Theoretical adherence to family centered practice: Are strengths-based principles illustrated in families' descriptions of child welfare services?

Research output: Contribution to journalArticle

39 Citations (Scopus)

Abstract

Family Centered Practice (FCP) represents a set of theoretical principles developed to guide child welfare services. Although extensive research exists regarding outcomes of such services, few studies have examined theoretical adherence or the degree to which services are implemented according to practice principles. The aim of this study was to examine theoretical adherence to FCP by analyzing families' perceptions of services. Specifically, qualitative secondary data analysis was conducted examining in-depth interviews with 44 service recipients to determine whether the principles of FCP were illustrated in families' descriptions of child welfare services. Findings suggest families' perceptions of services were inconsistently illustrative of FCP. These findings imply more attention may be needed to assess and improve implementation of child welfare services. Training and supervision may be needed to increase the adherence to theoretical principles. Finally, more research is needed that examines integrity and specifically, theoretical adherence to strengths-based practice principles.

Original languageEnglish (US)
Pages (from-to)888-893
Number of pages6
JournalChildren and Youth Services Review
Volume33
Issue number6
DOIs
StatePublished - Jun 2011

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Family Practice
Child Welfare
child welfare
Research
Interviews
secondary analysis
supervision
integrity
data analysis
recipient
interview

Keywords

  • Adherence
  • Child welfare
  • Family preservation
  • Strengths perspective

ASJC Scopus subject areas

  • Developmental and Educational Psychology
  • Education
  • Sociology and Political Science

Cite this

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abstract = "Family Centered Practice (FCP) represents a set of theoretical principles developed to guide child welfare services. Although extensive research exists regarding outcomes of such services, few studies have examined theoretical adherence or the degree to which services are implemented according to practice principles. The aim of this study was to examine theoretical adherence to FCP by analyzing families' perceptions of services. Specifically, qualitative secondary data analysis was conducted examining in-depth interviews with 44 service recipients to determine whether the principles of FCP were illustrated in families' descriptions of child welfare services. Findings suggest families' perceptions of services were inconsistently illustrative of FCP. These findings imply more attention may be needed to assess and improve implementation of child welfare services. Training and supervision may be needed to increase the adherence to theoretical principles. Finally, more research is needed that examines integrity and specifically, theoretical adherence to strengths-based practice principles.",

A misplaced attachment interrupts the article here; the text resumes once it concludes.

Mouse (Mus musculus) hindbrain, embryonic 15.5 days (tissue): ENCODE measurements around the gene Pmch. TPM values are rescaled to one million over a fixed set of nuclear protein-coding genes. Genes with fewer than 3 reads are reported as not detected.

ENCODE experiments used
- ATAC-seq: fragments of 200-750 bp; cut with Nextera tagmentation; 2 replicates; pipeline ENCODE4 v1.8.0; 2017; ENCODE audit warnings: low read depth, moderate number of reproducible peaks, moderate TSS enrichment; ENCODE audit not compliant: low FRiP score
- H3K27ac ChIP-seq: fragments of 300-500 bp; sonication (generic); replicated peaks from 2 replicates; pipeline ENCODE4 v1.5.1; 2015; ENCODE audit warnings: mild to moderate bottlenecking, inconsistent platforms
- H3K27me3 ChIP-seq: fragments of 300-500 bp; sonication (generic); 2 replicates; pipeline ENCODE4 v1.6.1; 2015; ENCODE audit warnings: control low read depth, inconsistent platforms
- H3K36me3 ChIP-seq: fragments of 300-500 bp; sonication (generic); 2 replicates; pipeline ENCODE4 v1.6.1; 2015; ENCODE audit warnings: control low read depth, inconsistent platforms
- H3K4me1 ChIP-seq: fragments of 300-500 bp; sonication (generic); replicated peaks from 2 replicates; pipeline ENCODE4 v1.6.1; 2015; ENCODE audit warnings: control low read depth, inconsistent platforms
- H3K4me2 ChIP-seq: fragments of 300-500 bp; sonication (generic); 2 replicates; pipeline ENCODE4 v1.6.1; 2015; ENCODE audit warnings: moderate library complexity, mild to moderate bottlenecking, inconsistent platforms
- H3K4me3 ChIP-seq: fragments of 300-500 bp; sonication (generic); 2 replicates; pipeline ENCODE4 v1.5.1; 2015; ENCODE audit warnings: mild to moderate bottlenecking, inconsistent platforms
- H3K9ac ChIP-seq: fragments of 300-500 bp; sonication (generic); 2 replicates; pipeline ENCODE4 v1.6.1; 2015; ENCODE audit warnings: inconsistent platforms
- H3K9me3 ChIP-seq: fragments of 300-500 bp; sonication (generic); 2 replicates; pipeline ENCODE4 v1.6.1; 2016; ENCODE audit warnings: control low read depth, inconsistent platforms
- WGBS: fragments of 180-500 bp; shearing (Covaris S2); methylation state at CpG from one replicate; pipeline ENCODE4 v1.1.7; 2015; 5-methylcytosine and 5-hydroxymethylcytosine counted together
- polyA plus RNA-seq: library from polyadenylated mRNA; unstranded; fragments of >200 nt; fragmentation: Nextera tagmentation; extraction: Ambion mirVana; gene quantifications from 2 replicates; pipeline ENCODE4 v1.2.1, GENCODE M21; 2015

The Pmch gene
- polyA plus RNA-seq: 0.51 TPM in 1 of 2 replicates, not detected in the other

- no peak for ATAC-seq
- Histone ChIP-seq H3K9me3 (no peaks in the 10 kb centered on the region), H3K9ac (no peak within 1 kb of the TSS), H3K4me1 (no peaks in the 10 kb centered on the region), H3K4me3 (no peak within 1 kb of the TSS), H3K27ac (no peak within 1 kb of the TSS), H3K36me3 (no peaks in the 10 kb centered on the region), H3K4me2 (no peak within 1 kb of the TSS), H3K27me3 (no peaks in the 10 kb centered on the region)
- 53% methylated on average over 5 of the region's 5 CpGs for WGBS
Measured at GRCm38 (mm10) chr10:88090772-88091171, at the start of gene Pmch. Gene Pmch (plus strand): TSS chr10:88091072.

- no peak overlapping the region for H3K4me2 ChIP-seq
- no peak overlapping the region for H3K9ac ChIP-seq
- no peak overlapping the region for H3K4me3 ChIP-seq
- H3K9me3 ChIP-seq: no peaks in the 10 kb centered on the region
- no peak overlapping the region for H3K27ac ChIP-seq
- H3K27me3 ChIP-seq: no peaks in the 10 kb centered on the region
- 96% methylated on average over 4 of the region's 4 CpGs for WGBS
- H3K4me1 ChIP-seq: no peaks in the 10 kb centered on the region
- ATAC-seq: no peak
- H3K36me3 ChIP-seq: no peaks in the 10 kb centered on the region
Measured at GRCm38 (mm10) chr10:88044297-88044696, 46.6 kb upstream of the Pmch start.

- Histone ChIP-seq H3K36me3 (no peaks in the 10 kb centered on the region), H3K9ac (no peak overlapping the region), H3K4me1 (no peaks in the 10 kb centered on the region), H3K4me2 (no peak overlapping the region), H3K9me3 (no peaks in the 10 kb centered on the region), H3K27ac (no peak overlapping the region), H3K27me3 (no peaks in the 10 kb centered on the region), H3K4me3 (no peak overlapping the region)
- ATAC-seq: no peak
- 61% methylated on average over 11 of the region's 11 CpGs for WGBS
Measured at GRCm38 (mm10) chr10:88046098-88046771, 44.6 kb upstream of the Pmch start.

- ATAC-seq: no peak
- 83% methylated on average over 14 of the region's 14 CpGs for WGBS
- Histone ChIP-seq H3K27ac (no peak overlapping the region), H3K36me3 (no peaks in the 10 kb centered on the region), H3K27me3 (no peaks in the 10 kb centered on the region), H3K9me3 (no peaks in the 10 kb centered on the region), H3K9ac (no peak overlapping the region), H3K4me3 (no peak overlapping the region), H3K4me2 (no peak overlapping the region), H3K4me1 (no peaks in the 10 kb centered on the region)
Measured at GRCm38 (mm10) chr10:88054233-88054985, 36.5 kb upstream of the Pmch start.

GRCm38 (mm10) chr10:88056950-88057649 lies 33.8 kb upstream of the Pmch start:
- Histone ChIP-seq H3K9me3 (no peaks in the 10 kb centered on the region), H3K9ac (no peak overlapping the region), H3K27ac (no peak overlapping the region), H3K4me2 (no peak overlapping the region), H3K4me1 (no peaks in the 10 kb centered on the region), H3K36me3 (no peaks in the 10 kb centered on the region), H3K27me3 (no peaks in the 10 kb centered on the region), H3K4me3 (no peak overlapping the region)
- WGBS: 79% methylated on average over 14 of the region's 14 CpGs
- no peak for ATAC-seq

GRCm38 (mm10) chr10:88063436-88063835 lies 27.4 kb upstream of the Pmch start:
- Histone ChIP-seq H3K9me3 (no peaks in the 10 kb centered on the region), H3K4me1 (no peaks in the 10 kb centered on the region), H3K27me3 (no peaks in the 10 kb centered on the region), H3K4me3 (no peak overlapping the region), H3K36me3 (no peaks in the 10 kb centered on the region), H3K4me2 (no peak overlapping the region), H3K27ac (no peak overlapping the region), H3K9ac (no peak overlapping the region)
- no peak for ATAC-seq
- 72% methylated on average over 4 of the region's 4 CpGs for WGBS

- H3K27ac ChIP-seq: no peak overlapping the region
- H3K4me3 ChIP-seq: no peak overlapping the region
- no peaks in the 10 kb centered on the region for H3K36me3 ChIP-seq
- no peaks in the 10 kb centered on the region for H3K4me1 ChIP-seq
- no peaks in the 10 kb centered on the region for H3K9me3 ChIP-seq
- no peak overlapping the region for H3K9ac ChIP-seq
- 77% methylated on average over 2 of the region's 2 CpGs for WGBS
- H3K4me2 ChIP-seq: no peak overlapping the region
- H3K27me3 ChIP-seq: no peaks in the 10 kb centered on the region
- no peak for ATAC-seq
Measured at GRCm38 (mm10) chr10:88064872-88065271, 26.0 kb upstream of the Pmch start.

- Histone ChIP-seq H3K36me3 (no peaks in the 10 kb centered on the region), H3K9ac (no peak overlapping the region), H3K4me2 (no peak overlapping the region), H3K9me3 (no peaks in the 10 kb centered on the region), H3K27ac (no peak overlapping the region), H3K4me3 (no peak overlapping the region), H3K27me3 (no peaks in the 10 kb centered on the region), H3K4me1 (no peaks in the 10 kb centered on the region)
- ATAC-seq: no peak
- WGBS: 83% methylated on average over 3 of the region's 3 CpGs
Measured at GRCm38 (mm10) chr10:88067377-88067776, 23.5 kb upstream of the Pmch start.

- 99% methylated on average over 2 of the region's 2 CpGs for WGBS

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AB - Family Centered Practice (FCP) represents a set of theoretical principles developed to guide child welfare services. Although extensive research exists regarding outcomes of such services, few studies have examined theoretical adherence or the degree to which services are implemented according to practice principles. The aim of this study was to examine theoretical adherence to FCP by analyzing families' perceptions of services. Specifically, qualitative secondary data analysis was conducted examining in-depth interviews with 44 service recipients to determine whether the principles of FCP were illustrated in families' descriptions of child welfare services. Findings suggest families' perceptions of services were inconsistently illustrative of FCP. These findings imply more attention may be needed to assess and improve implementation of child welfare services. Training and supervision may be needed to increase the adherence to theoretical principles. Finally, more research is needed that examines integrity and specifically, theoretical adherence to strengths-based practice principles.

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